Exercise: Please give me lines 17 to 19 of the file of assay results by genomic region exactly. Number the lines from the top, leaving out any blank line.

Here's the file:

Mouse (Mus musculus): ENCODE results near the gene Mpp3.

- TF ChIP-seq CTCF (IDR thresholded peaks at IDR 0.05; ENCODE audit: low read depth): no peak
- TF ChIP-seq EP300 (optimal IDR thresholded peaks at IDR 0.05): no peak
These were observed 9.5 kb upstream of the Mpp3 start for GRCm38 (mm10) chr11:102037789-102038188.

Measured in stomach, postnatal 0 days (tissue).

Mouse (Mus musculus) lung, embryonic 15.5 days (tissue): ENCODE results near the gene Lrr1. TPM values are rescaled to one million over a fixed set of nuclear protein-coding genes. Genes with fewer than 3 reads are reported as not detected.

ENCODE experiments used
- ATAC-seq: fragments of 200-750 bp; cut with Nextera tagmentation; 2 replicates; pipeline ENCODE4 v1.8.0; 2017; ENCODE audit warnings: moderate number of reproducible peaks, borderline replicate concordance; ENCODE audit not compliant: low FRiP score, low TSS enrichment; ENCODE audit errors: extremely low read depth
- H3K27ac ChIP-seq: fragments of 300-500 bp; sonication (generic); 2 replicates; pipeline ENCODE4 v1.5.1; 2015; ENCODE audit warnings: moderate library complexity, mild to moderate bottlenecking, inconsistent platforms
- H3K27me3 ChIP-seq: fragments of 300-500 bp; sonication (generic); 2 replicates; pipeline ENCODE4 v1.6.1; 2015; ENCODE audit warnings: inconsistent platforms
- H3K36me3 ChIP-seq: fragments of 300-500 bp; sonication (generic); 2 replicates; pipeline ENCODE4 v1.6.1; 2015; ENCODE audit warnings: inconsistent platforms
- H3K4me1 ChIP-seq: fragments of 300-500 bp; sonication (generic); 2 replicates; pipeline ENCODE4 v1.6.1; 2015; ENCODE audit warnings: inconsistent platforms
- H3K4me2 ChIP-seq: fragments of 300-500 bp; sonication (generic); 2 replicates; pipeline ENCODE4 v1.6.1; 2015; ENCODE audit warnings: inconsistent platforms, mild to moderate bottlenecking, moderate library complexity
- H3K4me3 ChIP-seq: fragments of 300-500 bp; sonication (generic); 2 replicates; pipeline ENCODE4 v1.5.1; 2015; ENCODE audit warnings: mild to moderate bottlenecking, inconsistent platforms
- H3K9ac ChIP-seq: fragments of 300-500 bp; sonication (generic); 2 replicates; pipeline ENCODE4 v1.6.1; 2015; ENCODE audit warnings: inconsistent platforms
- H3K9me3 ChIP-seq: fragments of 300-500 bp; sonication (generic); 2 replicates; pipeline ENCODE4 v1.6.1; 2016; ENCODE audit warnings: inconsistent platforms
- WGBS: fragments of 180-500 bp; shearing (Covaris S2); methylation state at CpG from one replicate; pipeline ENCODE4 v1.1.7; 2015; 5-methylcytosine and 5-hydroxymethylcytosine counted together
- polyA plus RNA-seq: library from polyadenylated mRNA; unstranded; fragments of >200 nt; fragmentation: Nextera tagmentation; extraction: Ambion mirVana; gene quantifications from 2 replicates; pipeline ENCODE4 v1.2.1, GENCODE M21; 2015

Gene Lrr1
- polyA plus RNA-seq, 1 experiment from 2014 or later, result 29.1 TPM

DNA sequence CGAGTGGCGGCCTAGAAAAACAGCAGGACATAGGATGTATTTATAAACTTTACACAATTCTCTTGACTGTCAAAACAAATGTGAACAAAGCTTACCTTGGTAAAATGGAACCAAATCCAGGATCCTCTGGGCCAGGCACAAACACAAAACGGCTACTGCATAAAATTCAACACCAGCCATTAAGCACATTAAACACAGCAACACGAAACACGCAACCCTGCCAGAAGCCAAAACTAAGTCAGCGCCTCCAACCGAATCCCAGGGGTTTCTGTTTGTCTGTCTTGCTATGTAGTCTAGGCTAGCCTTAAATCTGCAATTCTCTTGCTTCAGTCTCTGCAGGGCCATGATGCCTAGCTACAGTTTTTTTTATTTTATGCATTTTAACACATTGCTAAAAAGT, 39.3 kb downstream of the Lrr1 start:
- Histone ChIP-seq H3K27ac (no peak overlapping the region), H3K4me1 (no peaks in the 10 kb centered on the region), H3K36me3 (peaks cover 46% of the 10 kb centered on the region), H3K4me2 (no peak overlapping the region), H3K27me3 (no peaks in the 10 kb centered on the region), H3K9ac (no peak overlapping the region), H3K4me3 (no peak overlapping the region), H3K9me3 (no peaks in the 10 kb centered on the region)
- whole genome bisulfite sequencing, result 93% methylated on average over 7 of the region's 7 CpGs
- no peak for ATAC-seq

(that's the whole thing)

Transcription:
- WGBS: fragments of 180-500 bp; shearing (Covaris S2); methylation state at CpG from one replicate; pipeline ENCODE4 v1.1.7; 2015; 5-methylcytosine and 5-hydroxymethylcytosine counted together
- polyA plus RNA-seq: library from polyadenylated mRNA; unstranded; fragments of >200 nt; fragmentation: Nextera tagmentation; extraction: Ambion mirVana; gene quantifications from 2 replicates; pipeline ENCODE4 v1.2.1, GENCODE M21; 2015

Gene Lrr1